As shown in Supplementary Note 1, the radiated electrical field E is linearly related to the current J induced over the metasurface by plane waves26. The source inversion method is employed to calibrate the current distributions of J(00), J(01), J(10), and J(11). Then the metasurface particle either at the state of ‘00’, or ‘01’, or ‘10’, or ‘11’ is illuminated by the plane wave, and the resulting co-polarized electric field is collected at one wavelength away from the metasurface particle. The calibration measurements are organized into a column vector e. To characterize the inhomogeneous current induced on metasurface particle, the particle is regarded as an array of 3 × 3 point-like dipoles, stacked in a 9-length column vector of p. Apparently, the calibration vector e is linearly related to the vector p through e = Gp, where the entries of G come from the three-dimensional Green’s function in free space. Hence the complex-valued amplitude of p can be readily retrieved by solving the least-square problem of e = Gp.

Linear machine learning techniques

From the perspective of machine learning, the reduced measurements can be regarded as linear embedding of the probed scene in the low-dimensional space. Given a sample \({\mathbf{x}} \in {\cal X}\), where \({\cal X}\) is a cloud of Q points in an N-dimensional Euclidean space \({\Bbb R}^N\), the low-dimensional linear embedding method consists of finding a projection matrix H such that the M-dimensional projection y = Hx has as small loss of intrinsic information as possible compared to x, where M<<N. The random projection has attracted intensive attention in the past decade, in which the entries of H are drawn from independent random numbers. Our random approach imposes no restrictions on the nature of the object to be reconstructed. On the contrary, PCA is a prior data-aware linear embedding technique, where each row of H (i.e., the measurement mode) is trained over many training samples available. In this way, when a set of prior knowledge on the scene under investigation are available, the PCA approach enables the design of efficient measurement matrices, allowing the number of measurements to be limited compared to a purely random system.

Imaging modeling

The Born approximation assumes that the field scattered from a point in the scene is simply proportional to the incident field at that point. Based on this approximation1,2,3,4,5,6,7, the entry of the measurement matrix (Hij) is simply proportional to the fields radiated by the transmitter and receiver antennas at a given point in the scene rj: \(H_{ij} \propto {\mathbf{E}}_i^T({\boldsymbol{r}}_j) \cdot {\mathbf{E}}_i^R({\boldsymbol{r}}_j)\), where \({\mathbf{E}}_i^T({\boldsymbol{r}}_j)\) and \({\mathbf{E}}_i^R({\boldsymbol{r}}_j)\) represent the radiation and receiving patterns related to the coding metasurface, respectively. Each row of the measurement matrix corresponds to a measurement mode, and hence the number of rows equals the number of measurements, and the number of columns equals the number of voxels in the scene to be reconstructed. Specifically, the number of measurement modes is determined by the coding patterns of the reprogrammable digital metasurface. The imaging solution reads \({\hat{\mathbf x}} = {\mathbf{H}}^ + {\mathbf{y}}\), where H+ is the pseudo-inverse matrix of H.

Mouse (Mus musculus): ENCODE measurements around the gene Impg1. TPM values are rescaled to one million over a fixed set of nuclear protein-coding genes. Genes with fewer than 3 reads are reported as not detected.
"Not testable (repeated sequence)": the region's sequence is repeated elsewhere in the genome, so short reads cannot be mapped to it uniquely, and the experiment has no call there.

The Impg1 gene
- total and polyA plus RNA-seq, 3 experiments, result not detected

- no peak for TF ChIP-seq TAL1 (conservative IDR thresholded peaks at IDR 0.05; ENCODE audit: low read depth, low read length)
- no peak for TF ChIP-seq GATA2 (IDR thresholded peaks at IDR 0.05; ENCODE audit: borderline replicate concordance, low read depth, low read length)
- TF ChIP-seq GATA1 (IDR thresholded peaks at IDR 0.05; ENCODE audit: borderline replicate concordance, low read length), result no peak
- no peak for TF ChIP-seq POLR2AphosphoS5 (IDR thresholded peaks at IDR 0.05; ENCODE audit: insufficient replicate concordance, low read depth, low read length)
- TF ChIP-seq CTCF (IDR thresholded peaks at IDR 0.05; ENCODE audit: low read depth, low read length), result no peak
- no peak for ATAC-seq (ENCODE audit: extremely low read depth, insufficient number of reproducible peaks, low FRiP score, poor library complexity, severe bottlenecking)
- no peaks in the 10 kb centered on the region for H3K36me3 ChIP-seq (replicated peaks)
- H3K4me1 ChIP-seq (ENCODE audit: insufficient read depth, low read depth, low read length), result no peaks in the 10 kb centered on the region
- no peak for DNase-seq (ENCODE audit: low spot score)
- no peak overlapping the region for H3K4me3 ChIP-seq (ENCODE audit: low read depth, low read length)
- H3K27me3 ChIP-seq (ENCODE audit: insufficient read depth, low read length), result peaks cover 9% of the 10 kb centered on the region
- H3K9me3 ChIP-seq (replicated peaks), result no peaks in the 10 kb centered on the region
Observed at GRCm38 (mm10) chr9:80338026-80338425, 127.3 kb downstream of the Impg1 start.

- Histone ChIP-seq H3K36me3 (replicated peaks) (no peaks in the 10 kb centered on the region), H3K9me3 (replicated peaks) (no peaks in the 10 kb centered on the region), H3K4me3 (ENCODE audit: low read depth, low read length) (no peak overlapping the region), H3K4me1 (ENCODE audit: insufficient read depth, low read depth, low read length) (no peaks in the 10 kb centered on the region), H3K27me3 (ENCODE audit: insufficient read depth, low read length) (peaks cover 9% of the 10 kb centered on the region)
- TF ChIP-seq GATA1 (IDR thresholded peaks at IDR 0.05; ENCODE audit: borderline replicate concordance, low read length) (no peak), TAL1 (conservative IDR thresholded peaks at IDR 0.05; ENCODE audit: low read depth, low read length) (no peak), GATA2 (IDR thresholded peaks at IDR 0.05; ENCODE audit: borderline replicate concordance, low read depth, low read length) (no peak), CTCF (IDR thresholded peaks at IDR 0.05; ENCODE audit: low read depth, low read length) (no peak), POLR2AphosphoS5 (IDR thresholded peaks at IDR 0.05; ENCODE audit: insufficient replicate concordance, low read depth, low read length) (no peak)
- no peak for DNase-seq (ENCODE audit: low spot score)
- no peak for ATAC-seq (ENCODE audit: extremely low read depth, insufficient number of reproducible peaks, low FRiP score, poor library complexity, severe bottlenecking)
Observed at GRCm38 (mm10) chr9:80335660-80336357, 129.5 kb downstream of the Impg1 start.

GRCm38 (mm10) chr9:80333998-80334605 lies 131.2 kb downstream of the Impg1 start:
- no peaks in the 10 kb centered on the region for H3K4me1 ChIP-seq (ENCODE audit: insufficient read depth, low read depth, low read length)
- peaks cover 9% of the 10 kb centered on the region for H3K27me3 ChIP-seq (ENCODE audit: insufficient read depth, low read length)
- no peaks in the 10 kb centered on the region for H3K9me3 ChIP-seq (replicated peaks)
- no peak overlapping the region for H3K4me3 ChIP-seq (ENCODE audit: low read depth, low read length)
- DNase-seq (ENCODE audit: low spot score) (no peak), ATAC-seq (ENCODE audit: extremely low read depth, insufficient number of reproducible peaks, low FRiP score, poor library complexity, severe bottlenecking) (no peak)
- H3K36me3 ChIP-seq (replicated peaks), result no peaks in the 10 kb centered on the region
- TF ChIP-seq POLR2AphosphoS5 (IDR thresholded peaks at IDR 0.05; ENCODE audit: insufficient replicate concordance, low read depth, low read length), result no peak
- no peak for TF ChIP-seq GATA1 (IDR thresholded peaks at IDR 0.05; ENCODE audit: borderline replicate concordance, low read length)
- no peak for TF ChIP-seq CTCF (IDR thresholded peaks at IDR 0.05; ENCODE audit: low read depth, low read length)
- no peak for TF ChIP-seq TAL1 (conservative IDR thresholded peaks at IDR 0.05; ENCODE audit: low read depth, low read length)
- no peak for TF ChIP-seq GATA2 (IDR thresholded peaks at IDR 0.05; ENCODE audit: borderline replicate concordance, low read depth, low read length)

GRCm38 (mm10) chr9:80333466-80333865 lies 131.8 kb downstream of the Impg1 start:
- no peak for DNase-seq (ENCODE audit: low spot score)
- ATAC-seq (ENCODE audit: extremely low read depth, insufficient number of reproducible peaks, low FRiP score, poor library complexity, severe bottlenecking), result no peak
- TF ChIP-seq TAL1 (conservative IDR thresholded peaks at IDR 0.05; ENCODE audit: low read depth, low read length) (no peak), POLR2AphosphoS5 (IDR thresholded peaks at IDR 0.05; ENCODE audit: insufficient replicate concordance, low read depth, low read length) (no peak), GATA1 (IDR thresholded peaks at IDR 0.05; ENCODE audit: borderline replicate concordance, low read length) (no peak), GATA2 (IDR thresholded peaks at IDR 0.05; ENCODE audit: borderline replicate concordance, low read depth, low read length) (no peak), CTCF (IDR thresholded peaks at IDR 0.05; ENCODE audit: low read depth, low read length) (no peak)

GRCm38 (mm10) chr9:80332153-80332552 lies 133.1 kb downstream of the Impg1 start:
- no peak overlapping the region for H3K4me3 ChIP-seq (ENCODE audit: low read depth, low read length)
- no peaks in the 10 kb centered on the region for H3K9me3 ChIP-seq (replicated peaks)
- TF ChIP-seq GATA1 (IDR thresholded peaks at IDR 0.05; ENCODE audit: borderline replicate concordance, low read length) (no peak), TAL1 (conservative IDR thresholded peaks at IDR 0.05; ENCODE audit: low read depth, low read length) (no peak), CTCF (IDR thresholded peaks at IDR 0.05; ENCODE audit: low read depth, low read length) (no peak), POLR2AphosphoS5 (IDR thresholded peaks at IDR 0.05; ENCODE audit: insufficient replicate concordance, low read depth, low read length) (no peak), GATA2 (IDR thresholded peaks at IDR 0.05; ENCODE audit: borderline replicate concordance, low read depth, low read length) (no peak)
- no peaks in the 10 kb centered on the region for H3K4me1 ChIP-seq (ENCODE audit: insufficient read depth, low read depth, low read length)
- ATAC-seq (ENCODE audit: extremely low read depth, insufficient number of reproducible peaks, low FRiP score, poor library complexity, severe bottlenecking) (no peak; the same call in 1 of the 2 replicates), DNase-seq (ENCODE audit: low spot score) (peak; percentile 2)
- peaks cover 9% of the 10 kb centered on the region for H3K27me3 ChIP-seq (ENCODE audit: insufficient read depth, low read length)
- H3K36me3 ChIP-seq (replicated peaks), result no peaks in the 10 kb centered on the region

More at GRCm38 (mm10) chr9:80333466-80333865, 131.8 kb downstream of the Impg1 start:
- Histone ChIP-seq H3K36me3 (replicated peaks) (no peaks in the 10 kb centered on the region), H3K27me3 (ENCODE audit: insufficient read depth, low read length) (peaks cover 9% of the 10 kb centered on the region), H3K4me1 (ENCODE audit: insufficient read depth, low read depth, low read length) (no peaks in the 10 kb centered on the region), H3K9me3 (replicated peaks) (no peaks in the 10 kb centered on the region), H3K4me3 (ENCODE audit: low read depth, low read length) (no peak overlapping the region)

Measurement system

This subsection discusses the system configuration of the proposed programmable imager. The schematic overview is given in Supplementary Fig. 1, and is detailed below. The system configuration consists of four main blocks: host computer, FPGA microcontroller, digital coding metasurface, and vector network analyzer (VNA). The whole metasurface is designed and fabricated using printed circuit board (PCB) technology, which consists of 3 × 4 metasurface panels, and each panel consists of 8 × 8 macro meta units. More details about meta unit can be found in Methods and Supplementary Fig. 2. The metasurface is controlled by a Cycone-4 FPGA with the clock frequency of 300 MHz. To reduce the complexity of writing command and controlling system, three SN74LV595A 8-bit shift registers ( are utilized to control the rest of PIN diodes sequentially. Moreover, when the PIN diodes are controlled in parallel by a FPGA, three operation cycles are needed after compiling, and thus the total image switching time is around tens of nanoseconds. The SPI (Serial Programming Interface Bus)-controlled command and data between the host computer and FPGA, and VNA are communicated via Ethernet (IEEE 488.2). In addition, the high-level system control code is written in Visual Basic (VB) and Matlab.

To calibrate the measurement system and measure the normalized images, an experimental set up consisting of an anechoic chamber with the size of 2 × 2 × 2 m3, including a transmitting (Tx) horn antenna, a waveguide probe receiver, and a vector network analyzer (VNA, Agilent E5071C), was used. In our imaging experiments, VNA is used to acquire the response data by measuring the transmission coefficients (S21). To suppress the measurement noise level, the intermediate bandwidth in VNA is set to 10 kHz, respectively. The radio is capable of 70 frequency sweeps per second for 100 points between 3 GHz and 3.4 GHz. As for the data acquisition time, it takes around 0.016 s on average per period. Both the feeding antenna and sample are coaxially mounted on a board at a distance of 1.8 m, since the feeding antenna should be placed in the Fraunhofer region of the coding metasurface. We remark that the aforementioned distance of far-field was obtained from the assumption of point source excitation. In the experiments, however, the incident wave generated from the horn antenna is relatively flat, and thus the corresponding distance may be reduced accordingly.